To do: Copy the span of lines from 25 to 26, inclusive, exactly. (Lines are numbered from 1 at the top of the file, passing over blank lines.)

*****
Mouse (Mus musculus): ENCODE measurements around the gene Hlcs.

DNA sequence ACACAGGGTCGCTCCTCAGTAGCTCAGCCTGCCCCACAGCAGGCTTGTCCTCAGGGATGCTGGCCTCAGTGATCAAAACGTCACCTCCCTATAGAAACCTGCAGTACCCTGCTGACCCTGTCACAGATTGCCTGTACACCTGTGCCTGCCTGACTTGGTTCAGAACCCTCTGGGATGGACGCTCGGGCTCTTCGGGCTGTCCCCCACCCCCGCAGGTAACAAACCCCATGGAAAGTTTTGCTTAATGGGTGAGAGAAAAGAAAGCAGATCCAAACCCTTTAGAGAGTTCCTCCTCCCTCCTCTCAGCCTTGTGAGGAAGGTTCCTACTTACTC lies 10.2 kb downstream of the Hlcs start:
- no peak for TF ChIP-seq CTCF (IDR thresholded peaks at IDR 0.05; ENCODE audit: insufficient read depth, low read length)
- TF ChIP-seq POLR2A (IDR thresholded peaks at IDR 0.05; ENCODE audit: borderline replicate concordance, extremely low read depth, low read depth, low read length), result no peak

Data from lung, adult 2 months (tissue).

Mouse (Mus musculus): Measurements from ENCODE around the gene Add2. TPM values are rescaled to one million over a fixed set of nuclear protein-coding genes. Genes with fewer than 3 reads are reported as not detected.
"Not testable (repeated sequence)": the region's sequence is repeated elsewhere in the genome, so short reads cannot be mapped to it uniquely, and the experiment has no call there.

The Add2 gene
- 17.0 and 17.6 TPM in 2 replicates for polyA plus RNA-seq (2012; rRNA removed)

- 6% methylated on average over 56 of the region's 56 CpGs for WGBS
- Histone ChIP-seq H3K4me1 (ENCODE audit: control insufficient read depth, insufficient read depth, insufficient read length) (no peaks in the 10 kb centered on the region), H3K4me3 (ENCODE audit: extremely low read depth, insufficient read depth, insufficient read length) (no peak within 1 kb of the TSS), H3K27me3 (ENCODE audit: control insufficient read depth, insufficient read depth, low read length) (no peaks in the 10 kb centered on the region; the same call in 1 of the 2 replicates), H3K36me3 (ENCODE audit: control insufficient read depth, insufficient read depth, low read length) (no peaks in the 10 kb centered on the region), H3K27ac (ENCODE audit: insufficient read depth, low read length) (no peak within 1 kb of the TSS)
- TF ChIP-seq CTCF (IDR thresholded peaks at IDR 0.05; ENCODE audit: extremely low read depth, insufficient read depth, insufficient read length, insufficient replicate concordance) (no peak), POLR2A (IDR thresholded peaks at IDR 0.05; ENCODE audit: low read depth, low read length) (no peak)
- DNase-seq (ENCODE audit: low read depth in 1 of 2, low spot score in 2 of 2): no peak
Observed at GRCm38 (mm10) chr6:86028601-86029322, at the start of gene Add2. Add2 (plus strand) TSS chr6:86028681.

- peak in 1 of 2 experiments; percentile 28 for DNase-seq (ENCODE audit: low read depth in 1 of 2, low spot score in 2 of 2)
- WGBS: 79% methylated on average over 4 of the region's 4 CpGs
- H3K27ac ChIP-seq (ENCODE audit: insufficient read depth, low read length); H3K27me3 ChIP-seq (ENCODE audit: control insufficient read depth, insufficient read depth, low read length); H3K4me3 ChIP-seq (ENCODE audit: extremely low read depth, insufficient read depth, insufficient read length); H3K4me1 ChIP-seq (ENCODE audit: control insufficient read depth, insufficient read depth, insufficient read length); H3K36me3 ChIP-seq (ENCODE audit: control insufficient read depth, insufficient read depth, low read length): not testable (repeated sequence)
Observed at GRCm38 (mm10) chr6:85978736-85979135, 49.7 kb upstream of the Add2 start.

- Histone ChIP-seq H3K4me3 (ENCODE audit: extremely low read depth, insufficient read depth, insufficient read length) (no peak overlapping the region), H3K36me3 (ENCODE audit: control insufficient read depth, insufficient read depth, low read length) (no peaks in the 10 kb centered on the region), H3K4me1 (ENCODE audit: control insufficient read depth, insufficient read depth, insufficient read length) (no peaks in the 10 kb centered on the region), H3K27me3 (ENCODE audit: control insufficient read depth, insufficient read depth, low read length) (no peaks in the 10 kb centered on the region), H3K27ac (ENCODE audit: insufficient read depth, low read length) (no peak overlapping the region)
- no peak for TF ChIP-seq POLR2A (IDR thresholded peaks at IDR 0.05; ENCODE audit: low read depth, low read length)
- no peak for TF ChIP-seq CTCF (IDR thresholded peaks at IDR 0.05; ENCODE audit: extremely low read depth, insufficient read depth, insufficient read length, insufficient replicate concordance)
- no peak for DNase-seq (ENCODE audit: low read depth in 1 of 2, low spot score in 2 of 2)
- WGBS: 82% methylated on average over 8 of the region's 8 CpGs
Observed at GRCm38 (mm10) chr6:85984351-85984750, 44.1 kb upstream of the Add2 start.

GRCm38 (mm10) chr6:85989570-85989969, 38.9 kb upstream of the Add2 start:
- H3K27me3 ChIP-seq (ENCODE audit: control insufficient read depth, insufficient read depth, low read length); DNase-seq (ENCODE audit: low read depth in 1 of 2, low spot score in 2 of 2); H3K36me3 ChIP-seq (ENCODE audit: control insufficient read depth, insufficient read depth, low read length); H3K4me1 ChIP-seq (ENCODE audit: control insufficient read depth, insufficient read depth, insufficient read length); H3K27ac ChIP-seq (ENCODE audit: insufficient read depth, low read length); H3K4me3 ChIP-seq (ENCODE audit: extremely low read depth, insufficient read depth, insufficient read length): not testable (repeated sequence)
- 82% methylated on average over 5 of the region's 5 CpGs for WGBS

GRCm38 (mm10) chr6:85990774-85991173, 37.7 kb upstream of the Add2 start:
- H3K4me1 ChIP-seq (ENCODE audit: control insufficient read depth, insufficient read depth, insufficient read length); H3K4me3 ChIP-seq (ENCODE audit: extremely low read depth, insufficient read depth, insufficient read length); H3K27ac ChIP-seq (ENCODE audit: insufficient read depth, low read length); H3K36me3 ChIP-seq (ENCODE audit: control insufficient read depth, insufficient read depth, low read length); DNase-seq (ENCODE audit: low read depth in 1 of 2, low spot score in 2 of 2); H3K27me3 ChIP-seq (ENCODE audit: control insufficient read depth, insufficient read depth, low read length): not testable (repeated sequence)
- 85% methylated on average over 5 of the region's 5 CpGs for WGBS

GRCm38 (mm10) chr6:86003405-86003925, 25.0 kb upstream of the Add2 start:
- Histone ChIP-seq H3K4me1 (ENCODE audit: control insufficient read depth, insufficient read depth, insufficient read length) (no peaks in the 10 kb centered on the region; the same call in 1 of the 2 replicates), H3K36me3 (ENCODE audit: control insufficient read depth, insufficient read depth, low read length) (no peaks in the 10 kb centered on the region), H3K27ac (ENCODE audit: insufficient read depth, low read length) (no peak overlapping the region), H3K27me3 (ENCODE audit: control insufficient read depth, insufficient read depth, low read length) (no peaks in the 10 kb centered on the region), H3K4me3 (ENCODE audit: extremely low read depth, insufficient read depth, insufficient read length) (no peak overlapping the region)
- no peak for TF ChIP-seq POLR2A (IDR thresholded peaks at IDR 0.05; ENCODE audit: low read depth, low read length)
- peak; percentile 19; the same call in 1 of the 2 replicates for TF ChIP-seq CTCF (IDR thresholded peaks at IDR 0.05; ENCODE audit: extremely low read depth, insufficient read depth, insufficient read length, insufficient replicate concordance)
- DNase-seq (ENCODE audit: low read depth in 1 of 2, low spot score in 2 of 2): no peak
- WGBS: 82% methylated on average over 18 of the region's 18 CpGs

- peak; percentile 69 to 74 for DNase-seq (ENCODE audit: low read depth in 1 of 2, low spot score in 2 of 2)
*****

GRCm38 (mm10) chr6:85989570-85989969, 38.9 kb upstream of the Add2 start:
- H3K27me3 ChIP-seq (ENCODE audit: control insufficient read depth, insufficient read depth, low read length); DNase-seq (ENCODE audit: low read depth in 1 of 2, low spot score in 2 of 2); H3K36me3 ChIP-seq (ENCODE audit: control insufficient read depth, insufficient read depth, low read length); H3K4me1 ChIP-seq (ENCODE audit: control insufficient read depth, insufficient read depth, insufficient read length); H3K27ac ChIP-seq (ENCODE audit: insufficient read depth, low read length); H3K4me3 ChIP-seq (ENCODE audit: extremely low read depth, insufficient read depth, insufficient read length): not testable (repeated sequence)